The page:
LINCOLN, Abraham, President. MIDDLETON, Elijah C., artist. Oval portrait of President Lincoln, after a photograph by Anthony Berger of Matthew Brady's studio. Cincinnati, Ohio, 1864.
Oval lithograph, printed on paper carefuly affixed to canvas, 420 x 360mm approximately. In its original decorative gilt frame. Verso with printed legend: "Warranted oil colors. Entered according to Act of Congress, in the Year 1864 In the Clerk's office of the Southern District of Ohio, Cincinnati."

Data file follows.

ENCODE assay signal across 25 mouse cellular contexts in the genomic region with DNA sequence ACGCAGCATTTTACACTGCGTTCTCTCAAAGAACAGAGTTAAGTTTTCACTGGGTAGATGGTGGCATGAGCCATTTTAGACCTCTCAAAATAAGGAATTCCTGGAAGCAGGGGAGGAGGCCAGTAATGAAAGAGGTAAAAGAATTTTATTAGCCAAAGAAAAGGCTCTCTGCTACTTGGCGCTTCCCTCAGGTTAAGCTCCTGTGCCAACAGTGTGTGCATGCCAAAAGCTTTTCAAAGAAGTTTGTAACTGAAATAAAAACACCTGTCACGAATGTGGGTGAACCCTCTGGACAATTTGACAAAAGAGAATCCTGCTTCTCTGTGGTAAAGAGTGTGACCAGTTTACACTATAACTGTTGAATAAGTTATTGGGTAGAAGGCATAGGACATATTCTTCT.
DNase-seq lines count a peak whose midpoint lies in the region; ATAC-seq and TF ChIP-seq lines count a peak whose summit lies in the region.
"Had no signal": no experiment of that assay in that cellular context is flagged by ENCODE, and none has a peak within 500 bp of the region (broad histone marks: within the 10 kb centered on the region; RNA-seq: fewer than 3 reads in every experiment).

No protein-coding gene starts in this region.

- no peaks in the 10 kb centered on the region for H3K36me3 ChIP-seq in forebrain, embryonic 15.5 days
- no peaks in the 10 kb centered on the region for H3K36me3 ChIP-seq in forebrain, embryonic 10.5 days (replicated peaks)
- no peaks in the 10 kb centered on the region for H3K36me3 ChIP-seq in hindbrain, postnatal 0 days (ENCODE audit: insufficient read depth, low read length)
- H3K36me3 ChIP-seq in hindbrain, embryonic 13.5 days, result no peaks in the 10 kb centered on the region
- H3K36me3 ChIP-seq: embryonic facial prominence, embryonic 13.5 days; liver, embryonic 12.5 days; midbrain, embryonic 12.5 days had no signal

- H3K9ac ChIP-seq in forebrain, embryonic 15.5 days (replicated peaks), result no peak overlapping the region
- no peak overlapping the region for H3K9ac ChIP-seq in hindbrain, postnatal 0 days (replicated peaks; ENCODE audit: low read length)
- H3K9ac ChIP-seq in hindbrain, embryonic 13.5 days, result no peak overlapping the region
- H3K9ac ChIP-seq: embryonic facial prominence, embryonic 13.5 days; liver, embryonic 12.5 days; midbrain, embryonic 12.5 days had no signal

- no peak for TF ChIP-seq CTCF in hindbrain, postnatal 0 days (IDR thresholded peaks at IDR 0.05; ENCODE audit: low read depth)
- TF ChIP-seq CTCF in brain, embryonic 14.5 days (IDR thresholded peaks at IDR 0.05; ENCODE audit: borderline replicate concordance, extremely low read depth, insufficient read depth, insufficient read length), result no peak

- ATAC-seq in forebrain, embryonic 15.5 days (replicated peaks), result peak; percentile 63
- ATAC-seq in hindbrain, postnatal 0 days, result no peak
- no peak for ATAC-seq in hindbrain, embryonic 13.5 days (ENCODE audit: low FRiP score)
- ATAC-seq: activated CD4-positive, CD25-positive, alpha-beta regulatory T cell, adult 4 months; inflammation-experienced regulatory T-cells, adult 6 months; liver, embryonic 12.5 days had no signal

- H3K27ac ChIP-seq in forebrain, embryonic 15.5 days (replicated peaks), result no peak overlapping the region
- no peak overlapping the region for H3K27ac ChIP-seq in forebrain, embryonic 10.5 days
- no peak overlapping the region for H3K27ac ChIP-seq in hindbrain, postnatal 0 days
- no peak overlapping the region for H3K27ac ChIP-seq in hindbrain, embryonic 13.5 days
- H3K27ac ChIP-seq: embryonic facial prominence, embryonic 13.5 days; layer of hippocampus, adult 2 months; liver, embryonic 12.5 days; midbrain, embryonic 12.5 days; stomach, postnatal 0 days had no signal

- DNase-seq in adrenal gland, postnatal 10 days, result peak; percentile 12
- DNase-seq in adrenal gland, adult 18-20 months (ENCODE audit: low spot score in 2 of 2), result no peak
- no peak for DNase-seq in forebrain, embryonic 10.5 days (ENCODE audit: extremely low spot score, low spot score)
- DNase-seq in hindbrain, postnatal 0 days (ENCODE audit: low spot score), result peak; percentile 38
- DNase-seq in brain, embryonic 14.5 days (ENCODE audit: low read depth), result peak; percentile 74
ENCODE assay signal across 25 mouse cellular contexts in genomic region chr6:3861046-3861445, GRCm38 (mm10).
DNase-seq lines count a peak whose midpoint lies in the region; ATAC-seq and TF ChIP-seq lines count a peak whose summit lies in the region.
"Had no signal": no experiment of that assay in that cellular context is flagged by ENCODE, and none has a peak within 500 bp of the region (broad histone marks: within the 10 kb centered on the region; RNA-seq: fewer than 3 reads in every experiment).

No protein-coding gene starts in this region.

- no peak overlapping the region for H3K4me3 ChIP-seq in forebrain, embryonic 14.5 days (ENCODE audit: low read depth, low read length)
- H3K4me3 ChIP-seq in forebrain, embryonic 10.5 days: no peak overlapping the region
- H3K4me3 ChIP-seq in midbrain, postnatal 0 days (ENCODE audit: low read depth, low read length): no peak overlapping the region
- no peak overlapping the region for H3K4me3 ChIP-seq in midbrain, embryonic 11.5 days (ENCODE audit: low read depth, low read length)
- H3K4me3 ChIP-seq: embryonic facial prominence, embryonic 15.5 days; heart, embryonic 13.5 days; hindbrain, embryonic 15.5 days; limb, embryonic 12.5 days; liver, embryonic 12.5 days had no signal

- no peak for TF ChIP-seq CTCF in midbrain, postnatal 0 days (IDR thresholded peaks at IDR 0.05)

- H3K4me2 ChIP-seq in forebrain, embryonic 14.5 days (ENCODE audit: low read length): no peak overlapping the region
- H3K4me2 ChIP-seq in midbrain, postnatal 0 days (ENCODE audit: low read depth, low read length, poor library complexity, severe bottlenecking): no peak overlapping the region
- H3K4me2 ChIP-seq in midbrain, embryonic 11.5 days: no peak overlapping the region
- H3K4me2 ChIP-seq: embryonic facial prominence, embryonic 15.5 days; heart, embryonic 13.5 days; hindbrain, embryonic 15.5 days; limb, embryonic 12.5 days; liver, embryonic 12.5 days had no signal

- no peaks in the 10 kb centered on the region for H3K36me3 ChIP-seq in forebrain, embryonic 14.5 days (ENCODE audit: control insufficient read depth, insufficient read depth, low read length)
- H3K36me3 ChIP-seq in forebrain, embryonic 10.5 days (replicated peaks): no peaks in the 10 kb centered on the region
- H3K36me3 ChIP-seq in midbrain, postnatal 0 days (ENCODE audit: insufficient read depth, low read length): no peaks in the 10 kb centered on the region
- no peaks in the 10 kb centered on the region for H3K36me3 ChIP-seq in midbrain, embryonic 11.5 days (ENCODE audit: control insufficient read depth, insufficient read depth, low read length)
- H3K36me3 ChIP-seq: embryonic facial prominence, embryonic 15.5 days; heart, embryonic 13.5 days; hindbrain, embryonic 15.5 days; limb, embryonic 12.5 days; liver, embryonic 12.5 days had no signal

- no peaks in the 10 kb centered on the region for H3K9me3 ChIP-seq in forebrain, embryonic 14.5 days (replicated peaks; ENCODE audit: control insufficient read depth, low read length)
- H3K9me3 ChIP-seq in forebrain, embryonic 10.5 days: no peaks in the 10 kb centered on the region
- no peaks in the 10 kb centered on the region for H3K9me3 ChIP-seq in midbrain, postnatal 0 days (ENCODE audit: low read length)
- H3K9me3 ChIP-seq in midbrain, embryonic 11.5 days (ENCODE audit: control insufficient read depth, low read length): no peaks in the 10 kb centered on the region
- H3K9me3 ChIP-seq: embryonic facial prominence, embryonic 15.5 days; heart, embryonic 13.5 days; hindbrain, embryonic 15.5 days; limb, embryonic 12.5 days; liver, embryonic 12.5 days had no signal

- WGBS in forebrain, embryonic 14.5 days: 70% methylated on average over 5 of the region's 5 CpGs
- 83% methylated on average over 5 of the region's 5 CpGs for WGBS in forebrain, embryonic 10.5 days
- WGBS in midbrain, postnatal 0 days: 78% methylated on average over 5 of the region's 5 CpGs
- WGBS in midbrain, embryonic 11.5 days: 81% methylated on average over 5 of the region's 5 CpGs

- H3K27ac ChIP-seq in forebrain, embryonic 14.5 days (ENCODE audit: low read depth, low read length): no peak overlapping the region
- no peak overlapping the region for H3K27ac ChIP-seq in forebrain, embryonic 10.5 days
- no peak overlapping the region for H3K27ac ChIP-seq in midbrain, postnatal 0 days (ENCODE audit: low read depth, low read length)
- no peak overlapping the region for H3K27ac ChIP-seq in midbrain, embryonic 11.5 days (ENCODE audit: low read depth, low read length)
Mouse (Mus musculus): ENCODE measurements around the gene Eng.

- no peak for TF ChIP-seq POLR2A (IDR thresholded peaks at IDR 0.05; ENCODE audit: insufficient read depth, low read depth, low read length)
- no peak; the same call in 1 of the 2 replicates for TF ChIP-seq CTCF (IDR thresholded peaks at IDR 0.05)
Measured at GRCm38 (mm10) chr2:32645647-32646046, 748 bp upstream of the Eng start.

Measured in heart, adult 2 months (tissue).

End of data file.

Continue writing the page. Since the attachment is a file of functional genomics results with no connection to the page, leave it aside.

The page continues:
A fine war-date image of Lincoln, having the appearance of an original oil painting (and sometimes mistaken as such). It is the only print on which Lincoln himself offered criticism and suggestions to the artist. The chromolithograph, executed in Middleton's patented "oil colors" is certainly based on the same seated photograph, taken on 9 February 1864 by Anthony Berger of Brady's studio later used for other prints and which also served as the model for the likeness on the U.S. five-dollar bill. Middleton, in his efforts to portray a faithful likeness of the President, had sent a proof of the proposed large-format portrait to Lincoln through an intermediary in late 1864. Lincoln responded on 30 December 1964: "Your picture is, in the main, very good. From a line across immediately above the eyebrows downward it appears to me perfect, Above such a line I think it is not so good-that is, while it gives perhaps a better fore-head, it is not quite true to the original" (Collected Works, 8:191-192). Presumably Middleton made changes before the portrait was advertised for sale. It proved a popular--though relatively expensive--portrait. Two other copies we have seen are in the identical gilt frame. (See Holzer, Boritt & Neely, The Lincoln Image, pp.135-139; Schneider, Collecting Lincoln, p.72.)